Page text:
This state is controlled by the Shaman as the acknowledged source of his powers alone, with all others in the ceremony acting as recipients. This event is known as a Shamanic seance (Townsend, 1997, pp.442,452). Underlying belief systems are no different to those in western societies and need to be understood in terms of how they specifically apply to each different community. Townsend (1997, p.459) highlights his experience and apprenticeship to Shamanism which relates to Goulet & Young's (1994) "experiental approach" which only tells us about the community through the eyes of Shaman. Individual apprenticeships cannot be shared with others, hence the mysticism surrounding Shamanism and which attracts negative responses from western societies, as outlined by Goulet & Young (1994, p.300). This bias is no different to that which mirrors similar fears and ignorance attached to mental illnesses within the developed world. Any knowledge that is derived from experiences and observations within cultures which explains individual or collective spiritual practices, needs to be assessed within the contexts that are compatible with that culture. Written interpretations need to be expressed with equality for comparative values both within and across all cultures.
THE MAGIC OF RITUAL. Our need for liberating rites that transform our lives and our communities.
Driver (1991), unlike Goulet & Young (1994), and Townsend (1997) attempts to avoid issues of subjectivity by focusing on rituals as agents for social change (p.166). He focuses on various interpretations of magical practices which are subtly segregated by their cultural association, yet these cross-cultural accounts are assimilated with those that are pro-western. To maintain clarity in this review, it is suffice to accept magic for what it is, which is just the skill of conjuring tricks as is used in commercial advertising (pp.167-8). A more dramatic presentation for television entertainment uses the example of a car being driven whilst the driver is blindfolded (lecture video).
More significantly, Driver (1991) explores the power of ritual which raises questions with consequences for those participating, and whose actions are influenced. He reports on a healing ritual in a Korean cultural setting whereby communal harmony is achieved as a by-product of this process, whether it achieves a cure or not (p.176). In describing this event, Driver (1991) goes into great detail about the behavioural traits and actions of the participants. His introduction of the term to "speak respectively of our own religion" (Christian) within the context of his observations, could influence a pro-western comparison in the interpretation. This aspect becomes more obvious in his second account from South Africa. Whilst he calls this a different example, he is still demonstrating the influence of ritual to transform actions of a community. The stark difference is that this time the process is Christian. The aim of the ritual is to counter anti-apartheid laws and, in this instance, contrasts as a nobler cause, above and beyond the demonstrated human frailties of the Korean community.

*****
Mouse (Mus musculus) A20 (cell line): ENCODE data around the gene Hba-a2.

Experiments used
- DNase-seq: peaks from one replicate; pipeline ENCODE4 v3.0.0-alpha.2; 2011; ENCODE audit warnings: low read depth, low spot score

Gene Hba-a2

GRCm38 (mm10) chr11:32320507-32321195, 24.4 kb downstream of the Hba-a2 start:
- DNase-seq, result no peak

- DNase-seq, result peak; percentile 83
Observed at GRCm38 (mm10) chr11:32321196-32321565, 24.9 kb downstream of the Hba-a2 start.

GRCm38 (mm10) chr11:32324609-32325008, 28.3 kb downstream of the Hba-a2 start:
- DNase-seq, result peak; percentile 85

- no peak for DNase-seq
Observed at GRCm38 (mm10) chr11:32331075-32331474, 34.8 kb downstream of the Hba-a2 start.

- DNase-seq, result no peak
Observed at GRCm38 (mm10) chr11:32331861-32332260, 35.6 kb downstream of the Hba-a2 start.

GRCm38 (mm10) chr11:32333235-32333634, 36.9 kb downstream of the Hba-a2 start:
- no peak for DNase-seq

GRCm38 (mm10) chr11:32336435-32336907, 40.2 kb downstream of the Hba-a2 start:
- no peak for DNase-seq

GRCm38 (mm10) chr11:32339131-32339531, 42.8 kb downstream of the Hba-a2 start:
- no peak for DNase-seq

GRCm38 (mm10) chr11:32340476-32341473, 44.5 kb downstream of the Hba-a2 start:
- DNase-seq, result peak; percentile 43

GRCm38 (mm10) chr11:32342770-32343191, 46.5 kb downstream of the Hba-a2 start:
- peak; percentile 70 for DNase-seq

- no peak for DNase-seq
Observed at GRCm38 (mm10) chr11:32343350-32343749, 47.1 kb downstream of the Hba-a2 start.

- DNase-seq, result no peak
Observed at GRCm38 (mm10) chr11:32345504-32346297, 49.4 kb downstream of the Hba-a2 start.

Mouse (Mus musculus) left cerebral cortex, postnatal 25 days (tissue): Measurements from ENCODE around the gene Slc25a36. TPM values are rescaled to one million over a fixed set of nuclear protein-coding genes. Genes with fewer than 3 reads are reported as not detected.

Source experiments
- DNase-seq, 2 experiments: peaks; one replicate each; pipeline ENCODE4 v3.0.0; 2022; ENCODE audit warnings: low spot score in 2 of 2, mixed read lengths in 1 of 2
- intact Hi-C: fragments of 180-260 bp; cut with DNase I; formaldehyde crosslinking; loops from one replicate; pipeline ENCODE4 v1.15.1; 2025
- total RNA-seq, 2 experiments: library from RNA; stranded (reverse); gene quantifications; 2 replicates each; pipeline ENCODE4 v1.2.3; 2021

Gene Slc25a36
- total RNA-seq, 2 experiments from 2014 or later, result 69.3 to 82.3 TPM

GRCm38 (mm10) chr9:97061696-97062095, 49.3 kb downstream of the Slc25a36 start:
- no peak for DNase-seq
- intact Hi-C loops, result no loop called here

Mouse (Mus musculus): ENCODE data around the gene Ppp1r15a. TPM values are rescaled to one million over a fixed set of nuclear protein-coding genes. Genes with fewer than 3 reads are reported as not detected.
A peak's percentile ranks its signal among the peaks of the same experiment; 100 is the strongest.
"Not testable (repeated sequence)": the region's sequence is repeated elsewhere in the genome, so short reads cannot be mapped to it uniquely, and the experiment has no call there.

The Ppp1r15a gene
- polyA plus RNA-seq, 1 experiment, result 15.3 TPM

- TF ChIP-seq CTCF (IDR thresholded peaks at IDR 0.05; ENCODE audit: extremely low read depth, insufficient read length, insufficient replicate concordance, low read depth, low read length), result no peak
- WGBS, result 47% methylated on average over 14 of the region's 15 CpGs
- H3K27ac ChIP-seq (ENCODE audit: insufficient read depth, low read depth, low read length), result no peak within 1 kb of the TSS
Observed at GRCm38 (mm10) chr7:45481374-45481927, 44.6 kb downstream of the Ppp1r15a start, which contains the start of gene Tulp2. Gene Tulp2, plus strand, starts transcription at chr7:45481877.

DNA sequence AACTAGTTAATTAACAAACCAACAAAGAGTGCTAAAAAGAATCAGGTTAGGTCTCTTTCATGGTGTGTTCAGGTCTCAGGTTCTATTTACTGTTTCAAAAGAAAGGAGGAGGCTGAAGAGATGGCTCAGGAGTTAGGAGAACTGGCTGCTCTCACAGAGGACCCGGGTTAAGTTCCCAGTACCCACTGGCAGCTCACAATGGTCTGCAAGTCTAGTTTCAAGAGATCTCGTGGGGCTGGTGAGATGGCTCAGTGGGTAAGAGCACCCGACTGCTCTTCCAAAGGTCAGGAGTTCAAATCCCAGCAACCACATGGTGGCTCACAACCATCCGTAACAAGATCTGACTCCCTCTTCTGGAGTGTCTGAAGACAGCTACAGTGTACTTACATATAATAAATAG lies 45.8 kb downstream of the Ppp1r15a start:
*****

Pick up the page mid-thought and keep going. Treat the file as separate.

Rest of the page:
Both accounts are accurate reflections of transformations within their respective communities. The fault lies in the presentation of knowledge with built-in assumptions for cross-cultural negativity. This is what Goulet & Young (1994) and others wish to avoid within anthropological studies.
Driver, T.L., 1991, The Magic of Ritual: Our Need for Liberating Rites that Transform our Lives and our Communities, New York, HarperSanFrancisco, Ch. 9, Transformation, 166-194.
Goulet, J-G. & Young, D.E., 1994, 'Theoretical and Methodological Issues', in Young, D.E. & Goulet, J-G, Eds, Being Changed by Cross-Cultural Encounters: The Anthropology of Extraordinary Experience, Peterborough, ON, Broadview Press, 298-335.
Townsend, J., 1997, 'Shamanism' in S. Glazier, Ed., Anthropology of Religion: A Handbook, Westport, Conn., Greenwood Press, 429-469.